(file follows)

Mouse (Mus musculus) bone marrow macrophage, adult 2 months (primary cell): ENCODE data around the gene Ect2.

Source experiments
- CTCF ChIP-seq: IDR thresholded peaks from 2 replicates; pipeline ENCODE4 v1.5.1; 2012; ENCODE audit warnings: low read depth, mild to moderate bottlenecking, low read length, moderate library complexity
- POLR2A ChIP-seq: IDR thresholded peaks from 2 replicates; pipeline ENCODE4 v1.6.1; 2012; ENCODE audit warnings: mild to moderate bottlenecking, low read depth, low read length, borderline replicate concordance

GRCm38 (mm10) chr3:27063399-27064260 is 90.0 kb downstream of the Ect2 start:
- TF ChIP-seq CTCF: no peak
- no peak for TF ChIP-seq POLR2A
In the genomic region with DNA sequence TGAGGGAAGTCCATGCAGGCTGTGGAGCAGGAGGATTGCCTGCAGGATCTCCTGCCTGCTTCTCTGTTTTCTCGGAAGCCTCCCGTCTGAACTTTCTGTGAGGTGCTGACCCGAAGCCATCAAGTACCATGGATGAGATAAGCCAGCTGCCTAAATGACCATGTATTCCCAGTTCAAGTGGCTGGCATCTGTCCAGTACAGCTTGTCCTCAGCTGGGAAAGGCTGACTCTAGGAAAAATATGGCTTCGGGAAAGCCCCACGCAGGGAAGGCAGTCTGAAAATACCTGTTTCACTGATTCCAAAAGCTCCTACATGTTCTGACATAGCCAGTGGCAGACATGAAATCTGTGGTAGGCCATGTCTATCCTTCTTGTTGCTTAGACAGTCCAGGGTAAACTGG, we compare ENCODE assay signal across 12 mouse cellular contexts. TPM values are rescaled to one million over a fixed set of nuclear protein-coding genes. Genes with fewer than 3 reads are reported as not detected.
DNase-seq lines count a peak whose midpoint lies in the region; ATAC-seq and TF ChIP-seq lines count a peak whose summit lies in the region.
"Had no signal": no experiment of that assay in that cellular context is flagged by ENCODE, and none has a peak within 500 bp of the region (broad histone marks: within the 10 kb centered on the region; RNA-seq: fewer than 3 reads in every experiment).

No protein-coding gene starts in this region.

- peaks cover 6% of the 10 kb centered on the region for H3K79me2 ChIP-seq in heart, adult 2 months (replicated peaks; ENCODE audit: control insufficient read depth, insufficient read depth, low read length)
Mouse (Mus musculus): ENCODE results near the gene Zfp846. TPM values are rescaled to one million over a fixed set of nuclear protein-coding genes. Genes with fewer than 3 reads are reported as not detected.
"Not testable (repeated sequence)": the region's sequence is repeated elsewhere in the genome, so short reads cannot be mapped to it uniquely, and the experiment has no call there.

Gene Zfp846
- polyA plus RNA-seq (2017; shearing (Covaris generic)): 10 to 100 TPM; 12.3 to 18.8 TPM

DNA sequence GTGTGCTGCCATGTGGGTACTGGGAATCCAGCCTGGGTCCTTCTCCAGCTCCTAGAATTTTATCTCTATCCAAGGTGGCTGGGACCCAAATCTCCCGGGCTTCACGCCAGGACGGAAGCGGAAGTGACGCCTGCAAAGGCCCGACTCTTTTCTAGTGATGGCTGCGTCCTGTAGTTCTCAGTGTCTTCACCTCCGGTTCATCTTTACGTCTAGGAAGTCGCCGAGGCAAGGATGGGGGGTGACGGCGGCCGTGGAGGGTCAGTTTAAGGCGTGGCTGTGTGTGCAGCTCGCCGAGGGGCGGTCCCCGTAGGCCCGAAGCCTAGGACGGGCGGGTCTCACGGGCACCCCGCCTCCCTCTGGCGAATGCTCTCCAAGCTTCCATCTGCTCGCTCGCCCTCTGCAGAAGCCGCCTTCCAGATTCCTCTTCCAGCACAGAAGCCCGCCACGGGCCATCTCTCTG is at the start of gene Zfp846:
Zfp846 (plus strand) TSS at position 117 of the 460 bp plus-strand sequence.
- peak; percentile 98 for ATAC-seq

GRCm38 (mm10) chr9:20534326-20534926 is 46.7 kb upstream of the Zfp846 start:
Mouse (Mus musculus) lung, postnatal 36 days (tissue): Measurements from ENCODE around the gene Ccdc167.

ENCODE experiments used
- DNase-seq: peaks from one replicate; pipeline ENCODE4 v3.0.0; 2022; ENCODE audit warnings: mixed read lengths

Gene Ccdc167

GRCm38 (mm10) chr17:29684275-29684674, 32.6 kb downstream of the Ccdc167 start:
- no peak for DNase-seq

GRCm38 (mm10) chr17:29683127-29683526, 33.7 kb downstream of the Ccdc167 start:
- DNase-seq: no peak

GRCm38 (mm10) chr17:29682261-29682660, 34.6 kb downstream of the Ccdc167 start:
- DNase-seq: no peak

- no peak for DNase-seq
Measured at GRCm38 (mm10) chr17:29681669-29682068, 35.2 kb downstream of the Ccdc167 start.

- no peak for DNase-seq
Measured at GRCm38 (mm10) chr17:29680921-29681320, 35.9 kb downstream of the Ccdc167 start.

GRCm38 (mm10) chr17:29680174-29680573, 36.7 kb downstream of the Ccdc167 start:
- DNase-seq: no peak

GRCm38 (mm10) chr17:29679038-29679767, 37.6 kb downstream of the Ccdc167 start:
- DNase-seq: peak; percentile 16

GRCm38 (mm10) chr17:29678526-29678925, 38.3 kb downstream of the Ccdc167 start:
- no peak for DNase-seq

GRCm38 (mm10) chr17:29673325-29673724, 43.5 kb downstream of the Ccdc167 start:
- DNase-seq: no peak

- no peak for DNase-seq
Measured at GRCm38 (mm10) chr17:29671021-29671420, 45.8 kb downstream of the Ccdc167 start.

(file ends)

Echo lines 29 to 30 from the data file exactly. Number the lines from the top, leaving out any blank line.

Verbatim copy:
GRCm38 (mm10) chr17:29682261-29682660, 34.6 kb downstream of the Ccdc167 start:
- DNase-seq: no peak